Inequality in India is at obscene levels. While still home to a very large number of people living in destitution, the number of dollar billionaires in India increased from one in the mid-1990s to 166 in 2022.
The fortunes of wealthy elites have also skyrocketed over the years, increasing the gap with the average Indian. As per the Forbes billionaires list for 2023, the most affluent Indian (Mukesh Ambani) is worth $83.4 billion, which translates to around Rs 6.8 lakh crore.
To put these numbers in perspective, if Ambani were to donate a Rs 2000 note every minute, it would take more than 6,000 years before his current wealth runs out.
Using official survey data from 2018 and adjusting for inflation, we find that the average household wealth in India will be around Rs 25 lakh in 2023. That is, the wealth of the most affluent Indian is around 27 lakh times the wealth of an average Indian household.
In general, the top 10% of the Indian population has enjoyed a steep rise in their wealth share over the past two decades. Some argue that there is nothing wrong with rising wealth concentration at the top and that policy should rather focus on poverty. Such arguments overlook the consequences of rising wealth disparity.
Extreme concentration of wealth is detrimental to the health of democracy and to the planet itself. A handful of individuals and corporations are able to exercise disproportionate influence and control over economic policy, politics, the media, and other institutions whose impartial functioning is a precondition for the functioning of a true democracy. Wealthy elites across the globe are also responsible for a high share of carbon emissions.
Recognising the perils of extreme wealth concentration, wealth taxes are being demanded in different parts of the world.
India has had a long experience with a wealth tax, though not a very good one. A wealth tax was introduced in 1957 but did not make a substantial contribution to revenues due to design and implementation issues. When the wealth tax was abolished in 2015, it contributed only Rs 1079 crore, or 0.05%, of the total tax revenue.
There have been several calls for a tax on the top 1% of wealth holders in India. Our calculations show that a flat 2% wealth tax on the top 1% would have generated about Rs 8.54 lakh crore in 2021.
The Hurun India Rich List for 2021 lists 1007 families that own wealth worth more than Rs 1,000 crore. A wealth tax of 2% on these 1007 families would have generated Rs 1.84 lakh crore in 2021.
However, an ideal tax structure should be a progressive one where the marginal tax rate increases as wealth rises.
We propose a progressive wealth tax with five slabs: a tax rate of 2% on wealth between Rs 1,000 and 25,000 crore, 3% between Rs 25,000–50,000 crore, 4% between Rs 50,000–75,000 crore, 5% between Rs 75,000–1,00,000 crore, and 6% on wealth above Rs 1,00,000 crore.
This proposed wealth tax on families with net worth above Rs 1000 crore, ranging between 2% and 6%, would have generated Rs 2.76 lakh crore in 2021, which is higher than the combined budgetary allocation on health, education, MGNREGA, and old age, widow, and disability pensions for 2023, and the tax revenues could have been used to double the budgetary allocation on these heads.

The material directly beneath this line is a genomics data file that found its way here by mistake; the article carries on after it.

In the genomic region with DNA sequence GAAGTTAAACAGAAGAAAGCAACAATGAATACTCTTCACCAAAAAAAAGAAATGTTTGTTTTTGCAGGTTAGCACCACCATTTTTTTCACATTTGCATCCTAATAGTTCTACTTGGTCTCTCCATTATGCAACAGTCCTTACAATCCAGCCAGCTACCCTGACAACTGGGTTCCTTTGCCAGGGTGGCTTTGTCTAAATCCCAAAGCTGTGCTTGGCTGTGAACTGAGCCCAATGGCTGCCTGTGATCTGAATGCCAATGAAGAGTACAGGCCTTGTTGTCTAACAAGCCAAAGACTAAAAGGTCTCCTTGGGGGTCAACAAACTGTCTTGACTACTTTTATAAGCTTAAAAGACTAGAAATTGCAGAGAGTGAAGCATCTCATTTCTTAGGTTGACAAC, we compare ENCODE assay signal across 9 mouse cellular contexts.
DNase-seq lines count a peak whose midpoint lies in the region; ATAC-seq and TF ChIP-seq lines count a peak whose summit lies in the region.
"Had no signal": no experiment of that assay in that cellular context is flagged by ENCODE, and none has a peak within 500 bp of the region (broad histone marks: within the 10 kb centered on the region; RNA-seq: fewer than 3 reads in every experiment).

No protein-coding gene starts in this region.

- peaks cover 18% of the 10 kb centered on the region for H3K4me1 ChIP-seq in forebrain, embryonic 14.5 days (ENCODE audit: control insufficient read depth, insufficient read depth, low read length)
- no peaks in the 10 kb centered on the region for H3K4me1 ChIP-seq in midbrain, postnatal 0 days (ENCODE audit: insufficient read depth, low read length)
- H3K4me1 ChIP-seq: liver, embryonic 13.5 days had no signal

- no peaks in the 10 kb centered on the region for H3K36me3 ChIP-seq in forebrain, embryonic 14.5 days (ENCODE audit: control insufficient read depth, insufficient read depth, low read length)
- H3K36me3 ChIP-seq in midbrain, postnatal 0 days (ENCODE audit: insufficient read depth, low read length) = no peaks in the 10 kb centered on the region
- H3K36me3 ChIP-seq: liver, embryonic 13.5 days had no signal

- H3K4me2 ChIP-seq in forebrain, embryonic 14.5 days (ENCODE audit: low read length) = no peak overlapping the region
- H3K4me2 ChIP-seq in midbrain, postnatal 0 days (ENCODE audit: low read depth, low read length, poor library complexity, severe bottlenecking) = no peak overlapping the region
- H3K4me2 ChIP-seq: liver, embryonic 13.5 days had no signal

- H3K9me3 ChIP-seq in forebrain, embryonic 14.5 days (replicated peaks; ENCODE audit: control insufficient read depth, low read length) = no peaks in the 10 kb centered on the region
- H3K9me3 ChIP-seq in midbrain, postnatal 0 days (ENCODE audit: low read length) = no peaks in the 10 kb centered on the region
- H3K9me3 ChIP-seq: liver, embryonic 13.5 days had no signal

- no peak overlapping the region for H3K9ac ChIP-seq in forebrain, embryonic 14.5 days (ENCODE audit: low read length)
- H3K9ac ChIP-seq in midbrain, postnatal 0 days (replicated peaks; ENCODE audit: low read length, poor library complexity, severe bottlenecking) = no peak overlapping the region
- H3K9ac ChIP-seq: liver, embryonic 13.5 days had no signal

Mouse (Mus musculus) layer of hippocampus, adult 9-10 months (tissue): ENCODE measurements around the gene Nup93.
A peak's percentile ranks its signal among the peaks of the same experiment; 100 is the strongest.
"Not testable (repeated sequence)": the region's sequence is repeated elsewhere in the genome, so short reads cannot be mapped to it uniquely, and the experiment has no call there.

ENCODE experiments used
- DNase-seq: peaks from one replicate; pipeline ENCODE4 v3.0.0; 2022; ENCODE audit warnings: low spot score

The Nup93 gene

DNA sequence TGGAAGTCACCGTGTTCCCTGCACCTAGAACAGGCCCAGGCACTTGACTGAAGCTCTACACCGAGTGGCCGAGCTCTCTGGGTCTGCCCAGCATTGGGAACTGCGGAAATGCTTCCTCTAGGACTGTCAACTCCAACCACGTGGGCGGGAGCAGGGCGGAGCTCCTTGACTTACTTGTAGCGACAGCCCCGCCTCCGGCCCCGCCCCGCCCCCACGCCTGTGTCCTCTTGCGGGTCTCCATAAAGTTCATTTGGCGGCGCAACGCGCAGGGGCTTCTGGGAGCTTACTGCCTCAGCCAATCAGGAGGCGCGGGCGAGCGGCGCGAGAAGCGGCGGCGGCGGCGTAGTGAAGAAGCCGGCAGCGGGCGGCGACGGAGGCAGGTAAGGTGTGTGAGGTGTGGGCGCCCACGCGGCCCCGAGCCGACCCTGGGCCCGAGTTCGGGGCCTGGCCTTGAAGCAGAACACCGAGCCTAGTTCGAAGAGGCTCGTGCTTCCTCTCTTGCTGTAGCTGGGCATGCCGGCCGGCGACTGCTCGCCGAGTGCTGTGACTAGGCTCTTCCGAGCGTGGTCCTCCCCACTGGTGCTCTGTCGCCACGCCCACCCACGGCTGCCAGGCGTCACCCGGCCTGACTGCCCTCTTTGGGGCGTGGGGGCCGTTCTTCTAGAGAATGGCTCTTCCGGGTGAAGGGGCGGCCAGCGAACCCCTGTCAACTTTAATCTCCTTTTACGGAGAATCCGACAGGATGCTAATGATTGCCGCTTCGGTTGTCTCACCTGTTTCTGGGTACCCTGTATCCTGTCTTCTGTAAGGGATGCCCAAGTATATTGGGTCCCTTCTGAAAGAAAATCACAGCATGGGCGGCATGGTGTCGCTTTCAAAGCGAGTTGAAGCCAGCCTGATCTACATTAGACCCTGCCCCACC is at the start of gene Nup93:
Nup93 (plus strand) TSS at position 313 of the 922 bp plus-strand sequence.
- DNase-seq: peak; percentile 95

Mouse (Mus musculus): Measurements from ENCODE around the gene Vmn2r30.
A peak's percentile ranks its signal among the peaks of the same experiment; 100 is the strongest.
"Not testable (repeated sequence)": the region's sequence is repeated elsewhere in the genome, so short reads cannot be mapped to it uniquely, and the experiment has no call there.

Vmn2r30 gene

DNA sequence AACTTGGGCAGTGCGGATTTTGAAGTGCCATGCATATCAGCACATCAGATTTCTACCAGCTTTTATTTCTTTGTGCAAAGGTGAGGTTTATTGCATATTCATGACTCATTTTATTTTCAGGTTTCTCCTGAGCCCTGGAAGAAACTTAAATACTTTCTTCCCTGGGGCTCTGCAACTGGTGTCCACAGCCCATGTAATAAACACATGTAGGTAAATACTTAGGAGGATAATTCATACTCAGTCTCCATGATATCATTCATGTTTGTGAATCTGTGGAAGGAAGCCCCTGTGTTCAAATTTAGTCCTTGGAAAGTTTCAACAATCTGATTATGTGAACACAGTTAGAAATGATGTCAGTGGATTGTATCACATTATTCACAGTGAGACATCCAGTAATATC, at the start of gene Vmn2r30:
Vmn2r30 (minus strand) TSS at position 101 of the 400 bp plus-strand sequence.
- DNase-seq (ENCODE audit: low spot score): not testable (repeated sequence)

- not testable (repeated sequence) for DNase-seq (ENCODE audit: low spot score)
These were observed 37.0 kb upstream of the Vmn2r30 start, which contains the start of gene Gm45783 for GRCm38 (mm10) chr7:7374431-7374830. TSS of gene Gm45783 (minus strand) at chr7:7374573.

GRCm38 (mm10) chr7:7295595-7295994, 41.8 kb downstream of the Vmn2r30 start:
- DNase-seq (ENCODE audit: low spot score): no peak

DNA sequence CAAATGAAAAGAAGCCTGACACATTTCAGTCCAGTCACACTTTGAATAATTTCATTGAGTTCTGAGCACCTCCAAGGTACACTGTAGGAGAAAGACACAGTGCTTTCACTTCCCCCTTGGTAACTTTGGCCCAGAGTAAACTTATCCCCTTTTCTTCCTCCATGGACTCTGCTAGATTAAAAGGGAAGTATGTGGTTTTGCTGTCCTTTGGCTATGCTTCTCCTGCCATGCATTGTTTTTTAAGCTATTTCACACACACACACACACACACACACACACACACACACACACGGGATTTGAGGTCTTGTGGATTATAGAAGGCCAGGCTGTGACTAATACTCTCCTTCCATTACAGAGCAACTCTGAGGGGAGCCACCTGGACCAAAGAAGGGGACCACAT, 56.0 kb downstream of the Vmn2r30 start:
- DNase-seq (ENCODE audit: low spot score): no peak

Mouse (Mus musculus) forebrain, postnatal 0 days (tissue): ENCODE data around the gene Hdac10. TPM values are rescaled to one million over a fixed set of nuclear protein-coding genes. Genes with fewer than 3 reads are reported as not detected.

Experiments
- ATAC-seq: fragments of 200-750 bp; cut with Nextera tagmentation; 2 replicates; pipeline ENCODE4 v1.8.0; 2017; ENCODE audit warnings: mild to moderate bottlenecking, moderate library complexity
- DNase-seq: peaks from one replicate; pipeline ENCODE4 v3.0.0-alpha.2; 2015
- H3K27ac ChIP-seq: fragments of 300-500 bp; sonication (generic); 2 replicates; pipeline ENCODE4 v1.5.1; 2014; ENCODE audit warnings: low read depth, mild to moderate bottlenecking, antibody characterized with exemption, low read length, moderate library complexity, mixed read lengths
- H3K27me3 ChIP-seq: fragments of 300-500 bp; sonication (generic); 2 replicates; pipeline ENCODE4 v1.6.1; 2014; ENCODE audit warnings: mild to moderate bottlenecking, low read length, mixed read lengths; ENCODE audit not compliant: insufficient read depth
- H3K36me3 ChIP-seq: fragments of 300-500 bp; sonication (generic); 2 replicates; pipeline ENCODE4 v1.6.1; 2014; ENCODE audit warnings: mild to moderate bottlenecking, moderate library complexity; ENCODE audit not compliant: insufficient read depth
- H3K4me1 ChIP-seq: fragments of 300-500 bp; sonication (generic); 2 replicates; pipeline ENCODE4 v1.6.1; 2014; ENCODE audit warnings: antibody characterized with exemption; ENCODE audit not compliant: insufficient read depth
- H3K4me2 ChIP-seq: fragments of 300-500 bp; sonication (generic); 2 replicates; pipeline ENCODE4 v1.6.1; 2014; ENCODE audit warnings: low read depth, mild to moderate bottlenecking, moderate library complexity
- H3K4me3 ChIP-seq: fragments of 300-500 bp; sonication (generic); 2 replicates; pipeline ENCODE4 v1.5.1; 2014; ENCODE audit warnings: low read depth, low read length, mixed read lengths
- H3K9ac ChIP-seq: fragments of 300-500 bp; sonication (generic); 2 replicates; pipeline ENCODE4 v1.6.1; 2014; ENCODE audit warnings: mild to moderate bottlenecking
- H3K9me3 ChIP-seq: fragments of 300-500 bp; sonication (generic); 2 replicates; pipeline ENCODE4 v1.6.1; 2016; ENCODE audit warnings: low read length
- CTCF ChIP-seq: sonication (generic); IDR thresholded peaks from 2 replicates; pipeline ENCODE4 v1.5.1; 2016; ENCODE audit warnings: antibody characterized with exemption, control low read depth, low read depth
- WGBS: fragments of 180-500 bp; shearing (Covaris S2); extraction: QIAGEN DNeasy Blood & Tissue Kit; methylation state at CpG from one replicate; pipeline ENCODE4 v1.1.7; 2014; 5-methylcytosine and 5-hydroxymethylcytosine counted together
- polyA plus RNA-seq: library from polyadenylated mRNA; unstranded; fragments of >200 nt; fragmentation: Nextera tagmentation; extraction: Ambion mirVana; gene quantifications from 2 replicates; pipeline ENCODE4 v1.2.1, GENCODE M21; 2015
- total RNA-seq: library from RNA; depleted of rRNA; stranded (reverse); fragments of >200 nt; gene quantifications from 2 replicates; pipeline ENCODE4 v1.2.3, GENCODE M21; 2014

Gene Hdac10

A progressive wealth tax should ideally be accompanied by an inheritance tax. Several countries in the world have some form of inheritance, gift, or estate tax. The inheritance tax rate varies from 33% in Ireland to over 50% in Japan.
Detractors of the wealth tax claim that it is a bad idea on the grounds that wealth is difficult to tax, it may discourage growth, financial wealth is only notional, and its value fluctuates with the stock market. These arguments do not hold water.
A wealth tax is well aligned with the idea of India as enshrined in the constitution. The directive principles of state policy give a clear mandate for the State to ensure “that the operation of the economic system does not result in the concentration of wealth and means of production to the common detriment”.
The unequal distribution of wealth is also intimately tied to group inequality and social exclusion. Official statistics show that caste and gender are important axes of inequality in wealth distribution. Households in the Scheduled Castes and Scheduled Tribes communities have the lowest net worth. Gender-disaggregated data on land ownership clearly shows that women within the household face serious assetlessness.
Taxation of top wealth and redistribution in the form of a rise in welfare allocations for historically disadvantaged
communities and women can address some of these gaps.
India has the advantage of a long experience with wealth taxes and a strong tax administration. If the focus is on extreme wealth limited to a narrow tax base—say, the top 1%—it need not be a difficult exercise to administer a robust wealth tax system.
A tax on wealth and a rise in public spending on the social sector are sound economics. What is needed is a political vision, accurate data collection on top wealth, and the will to choose people over corporate profits and mind-numbing levels of wealth accumulation.
This is the second of a series of articles on inequality in India, curated in collaboration with the Centre for Financial Accountability, New Delhi and the Deccan Herald. This article was originally published in Deccan Herald and can be read here.
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